Perhaps there is promise for change with these cases I have been preparing. The country against which these cases are being brought has been making progress in improving governance and human rights, especially in improving violations committed by the security forces. Maybe like with the Niger case, a decision from the ECOWAS court could strengthen trends of reform inside the country. However, even with the ECOWAS court, it will take time. A case filed by IHRDA last year only just received its hearing date, which is still several months away.
At the end of the day, I guess you have to stay optimistic if you are working in human rights. It would be so easy to become pessimistic about the prospects for success for many of the projects that IHRDA is working on
Life as an intern in The Gambia
Full days of legal research and writing can be draining. I really have been appreciating making use of my “off-time” to relax and explore the country a bit.
Staying fit seems a big part of life here. I run several times a week down on the beach, where it’s normal to see large crowds of guys doing squats and pushups on the beach at any time of the day. I also joined the local gym near where I am living. It is in general really overcrowded. Now that it is Ramadan, the busiest time is around 6-7:30 pm, with people trying to get in an intense workout before breaking their fast.
There is not a whole lot in terms of things to do in and around Serrekunda, where I am staying, other than the beach and the nightlife, as well as a couple of tourist attractions. The Gambia is a popular tourist destination for European holidaymakers, but there is a contingent of generally older female and male holidaymakers here for sexual tourism, which makes me very uncomfortable.
I have made two trips outside of the city since I have been here. On my first trip, I went to visit the approximately 2000 year old stone circles of Wassu and Ker Batch. These monuments, more of which are found in neighboring Senegal, are believed to be ancient burial sites. On this trip I also unwittingly stumbled into the president’s “Vision 2016” tour of the country, however, where I got a little too close for comfort to the 100 some-odd military vehicles that make up his convoy. There has been political unrest in the capital Banjul in the past few months, and I was very nervous to suddenly come face to face with the president and his security detail.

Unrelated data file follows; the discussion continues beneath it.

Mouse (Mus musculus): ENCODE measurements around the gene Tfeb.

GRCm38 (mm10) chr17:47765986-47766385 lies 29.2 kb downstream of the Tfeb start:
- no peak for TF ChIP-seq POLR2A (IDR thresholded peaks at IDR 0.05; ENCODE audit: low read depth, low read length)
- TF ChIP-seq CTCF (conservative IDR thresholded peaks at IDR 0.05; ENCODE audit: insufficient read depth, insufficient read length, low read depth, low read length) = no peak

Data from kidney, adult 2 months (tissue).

On my second trip, I visited the Chimp Rehabilitation Project in the River Gambia National Park. An inspiring project, the original founders rescued chimps from captivity and trained them to survive in the wild. The chimps are now confined to three large islands in the middle of the River Gambia, and for over a decade have had no human interference with their territory. Project staff, however, do supplement the diet of the chimps daily. The project receives very little outside funding, and relies mostly on the income from its very well-run and very comfortable tourist camp, of which I was the only visitor since April. I was very pleased to see a sustainable ecological project that also provides jobs for the local community in this country.
From what I have seen so far, it seems such a shame to me that so much focus and emphasis has been put on the country’s low-budget beach and nightlife tourism, at the expense of fascinating historical sites like the stone circles, the country’s beautiful ecology, and well-run sites such as the Chimp Rehabilitation Project.
The end in sight
I have only five weeks remaining here in The Gambia. I am finding the work at IHRDA fascinating and very rewarding, and I am looking forward to working on several new cases coming up in the final few weeks. I am also looking forward to the two upcoming long weekends, both of which I plan to make use of to visit neighboring Senegal, a country culturally similar but politically different from The Gambia.
 Frans Viljoen, International Human Rights Law in Africa, 2nd ed (Oxford: Oxford University Press, 2012) at 490.
 Ibid at 498.
 Ibid at 498.
 Hadijatou Mani Koraou v Niger (2008), ECW/CCJ/JUD/06/08, online : IHRDA <http://caselaw.ihrda.org/doc/ecw.ccj.jud.06.08/> at para 83.
 Ibid at paras 83-84.
 Viljoen, supra note 1 at 498.